"First serialized in the New York Times Magazine, this exquisite extended version of the life of fictional Canadian TV personality George Sprott only adds to Seth's place as one of the form's masters. In the hours and moments before Sprott's death in 1975, the omniscient — and nameless — narrator flashes both backward to key moments in the TV man's life and forward to interviews conducted after Sprott's passing. After spending four years in seminary school, Sprott sets out to be, as he dubs himself, a 'gentleman adventurer,' taking numerous trips to the Canadian Arctic and filming his exploits. After he lands his own television program, Northern Hi-Lights, in the '50s, Sprott spends the next 20-plus years (1,132 episodes) telling and retelling stories of his adventures with the Inuits. Along the way, we meet his long-suffering wife, Helen; employees of the Radio Hotel (where Sprott lived for the last 10 years of his life); and members of the Coronet Club (where he delivered regular and increasingly boring lectures). Musings by the man himself — on everything from modern life to food to loneliness — help to round out this portrait of a man who never seemed truly satisfied but somehow made do. Seth (Palookaville) manages to make what is essentially the story of one man's slow death into an often humorous rumination on the power of media, memory and loss." Publishers Weekly (Starred Review) (Copyright Reed Business Information, Inc.)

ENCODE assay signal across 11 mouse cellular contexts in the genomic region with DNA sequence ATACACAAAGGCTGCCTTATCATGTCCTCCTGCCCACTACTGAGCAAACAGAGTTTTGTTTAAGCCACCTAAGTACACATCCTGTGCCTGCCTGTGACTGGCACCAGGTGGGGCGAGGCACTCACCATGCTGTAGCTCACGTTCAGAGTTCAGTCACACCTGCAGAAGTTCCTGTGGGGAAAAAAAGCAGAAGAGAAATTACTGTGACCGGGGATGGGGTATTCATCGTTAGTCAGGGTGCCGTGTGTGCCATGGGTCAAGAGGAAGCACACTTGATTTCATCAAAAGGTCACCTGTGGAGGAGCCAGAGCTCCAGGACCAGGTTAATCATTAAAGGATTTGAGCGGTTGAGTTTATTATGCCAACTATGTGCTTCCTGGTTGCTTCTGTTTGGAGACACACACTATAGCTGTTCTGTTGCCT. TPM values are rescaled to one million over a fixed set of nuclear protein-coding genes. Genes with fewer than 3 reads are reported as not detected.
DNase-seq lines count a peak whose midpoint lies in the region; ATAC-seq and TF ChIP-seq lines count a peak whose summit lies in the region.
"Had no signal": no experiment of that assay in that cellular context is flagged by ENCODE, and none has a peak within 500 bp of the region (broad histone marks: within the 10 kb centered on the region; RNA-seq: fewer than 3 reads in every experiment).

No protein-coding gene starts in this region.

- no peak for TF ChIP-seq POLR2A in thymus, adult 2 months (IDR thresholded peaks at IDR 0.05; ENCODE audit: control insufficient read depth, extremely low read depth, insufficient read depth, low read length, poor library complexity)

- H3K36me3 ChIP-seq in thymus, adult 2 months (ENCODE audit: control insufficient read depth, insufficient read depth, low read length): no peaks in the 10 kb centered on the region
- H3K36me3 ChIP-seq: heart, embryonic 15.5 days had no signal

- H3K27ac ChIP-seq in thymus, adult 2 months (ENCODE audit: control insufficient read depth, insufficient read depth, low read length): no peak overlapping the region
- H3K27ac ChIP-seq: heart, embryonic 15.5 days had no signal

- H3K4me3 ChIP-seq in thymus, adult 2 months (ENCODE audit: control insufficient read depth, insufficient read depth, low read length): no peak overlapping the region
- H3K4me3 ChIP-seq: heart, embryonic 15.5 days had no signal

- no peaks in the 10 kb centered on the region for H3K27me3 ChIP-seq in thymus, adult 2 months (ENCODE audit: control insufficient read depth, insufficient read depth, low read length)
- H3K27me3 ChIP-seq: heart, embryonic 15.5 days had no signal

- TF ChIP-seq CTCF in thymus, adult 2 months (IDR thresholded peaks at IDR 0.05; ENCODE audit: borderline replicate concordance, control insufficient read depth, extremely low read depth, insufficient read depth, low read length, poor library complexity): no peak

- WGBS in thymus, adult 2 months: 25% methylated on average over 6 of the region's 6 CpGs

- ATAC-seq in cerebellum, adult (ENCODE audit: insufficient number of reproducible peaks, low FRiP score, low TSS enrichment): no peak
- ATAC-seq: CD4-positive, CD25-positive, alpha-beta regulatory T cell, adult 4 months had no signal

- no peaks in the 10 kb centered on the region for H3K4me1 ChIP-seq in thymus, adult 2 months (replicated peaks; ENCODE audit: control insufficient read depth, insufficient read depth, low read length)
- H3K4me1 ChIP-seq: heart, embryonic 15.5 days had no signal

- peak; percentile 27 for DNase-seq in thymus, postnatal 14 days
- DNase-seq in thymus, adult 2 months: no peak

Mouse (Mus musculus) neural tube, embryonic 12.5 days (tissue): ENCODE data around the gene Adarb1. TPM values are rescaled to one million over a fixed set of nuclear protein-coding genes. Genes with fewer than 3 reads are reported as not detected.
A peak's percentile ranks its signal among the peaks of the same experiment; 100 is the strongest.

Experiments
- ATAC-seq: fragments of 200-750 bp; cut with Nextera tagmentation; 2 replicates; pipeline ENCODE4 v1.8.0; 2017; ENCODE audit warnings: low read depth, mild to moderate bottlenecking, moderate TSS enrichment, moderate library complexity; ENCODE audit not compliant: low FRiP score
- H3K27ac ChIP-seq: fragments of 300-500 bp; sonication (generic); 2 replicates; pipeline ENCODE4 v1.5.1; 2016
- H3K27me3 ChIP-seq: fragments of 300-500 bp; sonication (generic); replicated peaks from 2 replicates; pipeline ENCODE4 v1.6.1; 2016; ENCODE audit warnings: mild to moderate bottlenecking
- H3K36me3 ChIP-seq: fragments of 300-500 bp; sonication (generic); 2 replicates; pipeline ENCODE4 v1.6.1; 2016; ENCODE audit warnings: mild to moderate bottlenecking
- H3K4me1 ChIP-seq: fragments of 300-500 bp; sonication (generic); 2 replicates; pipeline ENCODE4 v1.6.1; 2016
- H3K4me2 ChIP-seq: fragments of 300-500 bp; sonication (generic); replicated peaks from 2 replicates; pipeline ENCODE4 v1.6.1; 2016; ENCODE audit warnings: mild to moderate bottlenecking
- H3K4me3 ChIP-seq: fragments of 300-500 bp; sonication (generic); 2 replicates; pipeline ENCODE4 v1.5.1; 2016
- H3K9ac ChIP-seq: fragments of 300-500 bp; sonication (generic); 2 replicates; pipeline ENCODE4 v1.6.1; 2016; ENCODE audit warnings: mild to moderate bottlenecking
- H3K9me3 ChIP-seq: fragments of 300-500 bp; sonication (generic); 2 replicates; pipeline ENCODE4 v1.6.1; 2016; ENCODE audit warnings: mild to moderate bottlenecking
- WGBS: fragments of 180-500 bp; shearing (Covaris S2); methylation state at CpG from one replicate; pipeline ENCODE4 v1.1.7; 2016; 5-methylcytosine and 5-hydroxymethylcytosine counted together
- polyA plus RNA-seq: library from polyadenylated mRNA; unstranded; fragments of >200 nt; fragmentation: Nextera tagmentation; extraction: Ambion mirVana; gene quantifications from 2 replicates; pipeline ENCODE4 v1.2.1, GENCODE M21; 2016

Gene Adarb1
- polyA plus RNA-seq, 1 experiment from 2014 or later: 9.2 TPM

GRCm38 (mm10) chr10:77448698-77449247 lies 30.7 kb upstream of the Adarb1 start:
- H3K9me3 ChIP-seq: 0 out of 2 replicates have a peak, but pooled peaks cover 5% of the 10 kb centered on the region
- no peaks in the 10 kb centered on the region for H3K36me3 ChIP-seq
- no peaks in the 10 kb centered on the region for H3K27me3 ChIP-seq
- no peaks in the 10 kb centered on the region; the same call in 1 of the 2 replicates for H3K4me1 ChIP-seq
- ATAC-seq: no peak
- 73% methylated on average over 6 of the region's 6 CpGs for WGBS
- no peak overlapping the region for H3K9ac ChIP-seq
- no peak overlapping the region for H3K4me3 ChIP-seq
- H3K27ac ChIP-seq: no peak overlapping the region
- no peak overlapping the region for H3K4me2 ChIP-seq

Review:

"Through a Citizen Kane-style mélange of interviews with those who knew him, the emerging portrait has the messiness of reality....Much of Sprott was serialized in The New York Times Magazine, but this enormous (14'' x 12'') book makes him feel larger than, well, life. (Grade: A)" Entertainment Weekly